6/23/2009--Reuel Marc Gerecht wrote a New York Times op-ed on Sunday that we are witnessing “two incompatible ideas” in irrevocable conflict: the idea that God’s would rule or that the people would rule. This, he writes, is the tension between theocracy and democracy.
But, as Gerecht acknowledges, these are only incompatible because of the structure in Iran of who decides what the will of God is. What makes Iran a theocracy is not that the will of God controls. What makes Iran a theocracy is that a group of clerics decides what the will of God is.
Imagine instead a country composed entirely of pious Muslims. Every person in this society agrees that the country must be run in accordance with the will of Allah. But they also believe that Allah speaks to every person and that two heads are better than one. So they conclude that whenever there is a dispute about what is to be done, about anything, the most reliable way to determine the will of Allah will be to vote.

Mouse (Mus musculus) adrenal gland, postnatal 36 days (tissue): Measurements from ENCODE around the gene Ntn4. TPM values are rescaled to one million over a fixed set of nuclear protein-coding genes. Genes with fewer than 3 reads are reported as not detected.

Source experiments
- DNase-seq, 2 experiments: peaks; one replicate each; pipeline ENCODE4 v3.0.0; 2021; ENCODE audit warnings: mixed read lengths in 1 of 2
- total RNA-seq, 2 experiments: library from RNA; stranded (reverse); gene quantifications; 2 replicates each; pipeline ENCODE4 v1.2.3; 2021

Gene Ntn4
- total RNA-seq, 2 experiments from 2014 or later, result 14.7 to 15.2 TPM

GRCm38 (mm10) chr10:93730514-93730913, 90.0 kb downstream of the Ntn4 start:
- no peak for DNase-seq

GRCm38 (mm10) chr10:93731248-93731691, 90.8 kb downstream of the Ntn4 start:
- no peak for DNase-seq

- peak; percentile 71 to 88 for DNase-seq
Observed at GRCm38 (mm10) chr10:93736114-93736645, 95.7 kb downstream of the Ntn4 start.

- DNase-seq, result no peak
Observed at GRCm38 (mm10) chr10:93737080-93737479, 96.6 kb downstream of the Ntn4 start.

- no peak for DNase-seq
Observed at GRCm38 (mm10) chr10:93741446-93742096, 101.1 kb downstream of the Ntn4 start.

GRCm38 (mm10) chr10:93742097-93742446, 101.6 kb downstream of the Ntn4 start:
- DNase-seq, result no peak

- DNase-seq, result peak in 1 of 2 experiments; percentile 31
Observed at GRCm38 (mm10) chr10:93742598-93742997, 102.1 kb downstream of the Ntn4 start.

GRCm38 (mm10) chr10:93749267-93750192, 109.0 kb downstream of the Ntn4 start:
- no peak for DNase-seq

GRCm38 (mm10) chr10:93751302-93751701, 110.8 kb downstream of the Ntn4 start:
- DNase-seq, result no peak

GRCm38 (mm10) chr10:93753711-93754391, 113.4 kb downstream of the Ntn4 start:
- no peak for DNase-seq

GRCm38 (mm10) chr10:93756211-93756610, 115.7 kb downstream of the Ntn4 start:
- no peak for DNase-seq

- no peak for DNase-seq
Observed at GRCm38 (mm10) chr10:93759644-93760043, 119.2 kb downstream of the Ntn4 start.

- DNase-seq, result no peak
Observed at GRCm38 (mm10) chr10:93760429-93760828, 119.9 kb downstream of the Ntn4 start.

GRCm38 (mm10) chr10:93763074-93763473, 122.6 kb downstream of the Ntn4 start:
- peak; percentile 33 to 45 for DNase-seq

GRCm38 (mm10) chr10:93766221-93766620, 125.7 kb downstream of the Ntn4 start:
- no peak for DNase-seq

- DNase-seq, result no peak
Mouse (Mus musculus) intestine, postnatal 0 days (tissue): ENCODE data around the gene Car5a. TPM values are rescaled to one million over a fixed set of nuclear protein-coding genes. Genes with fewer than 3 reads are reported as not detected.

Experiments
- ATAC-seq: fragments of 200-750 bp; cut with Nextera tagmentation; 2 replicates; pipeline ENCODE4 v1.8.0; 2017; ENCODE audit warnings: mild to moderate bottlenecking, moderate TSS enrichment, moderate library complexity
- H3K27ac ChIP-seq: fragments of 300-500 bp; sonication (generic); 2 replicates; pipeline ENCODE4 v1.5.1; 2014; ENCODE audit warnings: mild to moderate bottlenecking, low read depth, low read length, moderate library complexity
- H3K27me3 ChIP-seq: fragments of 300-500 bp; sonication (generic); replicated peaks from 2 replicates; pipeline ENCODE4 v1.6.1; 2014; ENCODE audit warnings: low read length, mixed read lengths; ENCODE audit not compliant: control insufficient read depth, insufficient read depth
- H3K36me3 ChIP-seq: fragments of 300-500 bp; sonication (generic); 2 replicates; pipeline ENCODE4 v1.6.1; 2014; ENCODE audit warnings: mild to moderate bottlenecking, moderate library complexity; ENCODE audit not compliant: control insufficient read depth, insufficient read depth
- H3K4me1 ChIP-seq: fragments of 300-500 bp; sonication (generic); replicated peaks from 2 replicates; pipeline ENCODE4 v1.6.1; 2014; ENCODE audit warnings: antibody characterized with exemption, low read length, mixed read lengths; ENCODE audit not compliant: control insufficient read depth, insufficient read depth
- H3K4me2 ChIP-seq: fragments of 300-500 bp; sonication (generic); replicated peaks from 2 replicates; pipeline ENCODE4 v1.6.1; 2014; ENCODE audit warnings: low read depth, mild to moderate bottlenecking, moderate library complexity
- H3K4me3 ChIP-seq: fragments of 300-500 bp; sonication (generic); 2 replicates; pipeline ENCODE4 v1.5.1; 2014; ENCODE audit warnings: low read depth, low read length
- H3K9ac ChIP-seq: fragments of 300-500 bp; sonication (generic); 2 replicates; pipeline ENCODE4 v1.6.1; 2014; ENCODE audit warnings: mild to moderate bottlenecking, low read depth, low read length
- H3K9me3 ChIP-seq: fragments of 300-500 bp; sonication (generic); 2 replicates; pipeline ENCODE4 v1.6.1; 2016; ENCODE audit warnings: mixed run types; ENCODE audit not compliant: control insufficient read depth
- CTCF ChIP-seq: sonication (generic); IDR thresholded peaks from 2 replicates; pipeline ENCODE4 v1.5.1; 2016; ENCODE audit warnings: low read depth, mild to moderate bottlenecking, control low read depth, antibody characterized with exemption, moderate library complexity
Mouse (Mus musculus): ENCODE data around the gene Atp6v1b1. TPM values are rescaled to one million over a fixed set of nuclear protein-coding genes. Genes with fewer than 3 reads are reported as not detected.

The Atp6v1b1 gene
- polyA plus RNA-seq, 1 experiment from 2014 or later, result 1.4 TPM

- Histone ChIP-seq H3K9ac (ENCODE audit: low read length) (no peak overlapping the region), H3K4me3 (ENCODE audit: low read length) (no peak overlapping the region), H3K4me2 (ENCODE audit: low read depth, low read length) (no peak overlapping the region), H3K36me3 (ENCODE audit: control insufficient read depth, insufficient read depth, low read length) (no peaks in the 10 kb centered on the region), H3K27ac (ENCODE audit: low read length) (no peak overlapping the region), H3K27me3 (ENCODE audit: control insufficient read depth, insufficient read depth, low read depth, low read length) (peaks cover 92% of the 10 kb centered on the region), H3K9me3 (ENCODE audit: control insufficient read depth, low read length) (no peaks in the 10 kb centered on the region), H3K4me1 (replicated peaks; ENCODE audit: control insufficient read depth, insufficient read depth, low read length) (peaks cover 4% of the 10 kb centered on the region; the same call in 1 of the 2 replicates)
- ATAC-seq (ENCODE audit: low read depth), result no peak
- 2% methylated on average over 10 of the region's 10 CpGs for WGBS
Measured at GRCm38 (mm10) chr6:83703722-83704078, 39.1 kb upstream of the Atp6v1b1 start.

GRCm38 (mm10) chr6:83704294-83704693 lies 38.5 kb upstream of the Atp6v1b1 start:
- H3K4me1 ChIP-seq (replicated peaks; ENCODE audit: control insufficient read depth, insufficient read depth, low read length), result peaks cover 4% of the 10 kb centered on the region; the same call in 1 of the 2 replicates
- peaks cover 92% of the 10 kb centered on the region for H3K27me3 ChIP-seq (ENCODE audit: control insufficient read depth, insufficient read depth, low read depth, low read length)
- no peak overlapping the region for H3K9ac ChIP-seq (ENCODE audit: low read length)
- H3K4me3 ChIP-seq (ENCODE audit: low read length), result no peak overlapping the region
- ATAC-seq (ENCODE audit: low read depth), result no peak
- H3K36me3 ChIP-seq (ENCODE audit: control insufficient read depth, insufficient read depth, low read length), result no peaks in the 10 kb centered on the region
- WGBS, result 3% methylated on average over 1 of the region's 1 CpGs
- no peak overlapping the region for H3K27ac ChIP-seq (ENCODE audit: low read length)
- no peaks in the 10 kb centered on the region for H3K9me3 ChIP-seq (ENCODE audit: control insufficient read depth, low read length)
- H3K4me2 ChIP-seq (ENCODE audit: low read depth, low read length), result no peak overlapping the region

Is such a country a theocracy? No. It is a democracy.
Democracy means, with some rough edges, that we vote about what should be done. Therefore, if some religious Americans vote against abortion or gay marriage because God tells them to, this is democracy, not theocracy.
Iran is experiencing the tension between dictatorship and democracy, not between religion and democracy.